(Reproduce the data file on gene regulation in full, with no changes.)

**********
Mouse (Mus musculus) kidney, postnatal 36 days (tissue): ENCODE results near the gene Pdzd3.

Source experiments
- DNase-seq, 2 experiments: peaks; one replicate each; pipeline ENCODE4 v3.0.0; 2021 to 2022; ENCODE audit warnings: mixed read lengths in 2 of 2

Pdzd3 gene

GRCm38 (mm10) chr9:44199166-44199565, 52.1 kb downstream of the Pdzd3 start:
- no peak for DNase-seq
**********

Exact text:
Mouse (Mus musculus) kidney, postnatal 36 days (tissue): ENCODE results near the gene Pdzd3.

Source experiments
- DNase-seq, 2 experiments: peaks; one replicate each; pipeline ENCODE4 v3.0.0; 2021 to 2022; ENCODE audit warnings: mixed read lengths in 2 of 2

Pdzd3 gene

GRCm38 (mm10) chr9:44199166-44199565, 52.1 kb downstream of the Pdzd3 start:
- no peak for DNase-seq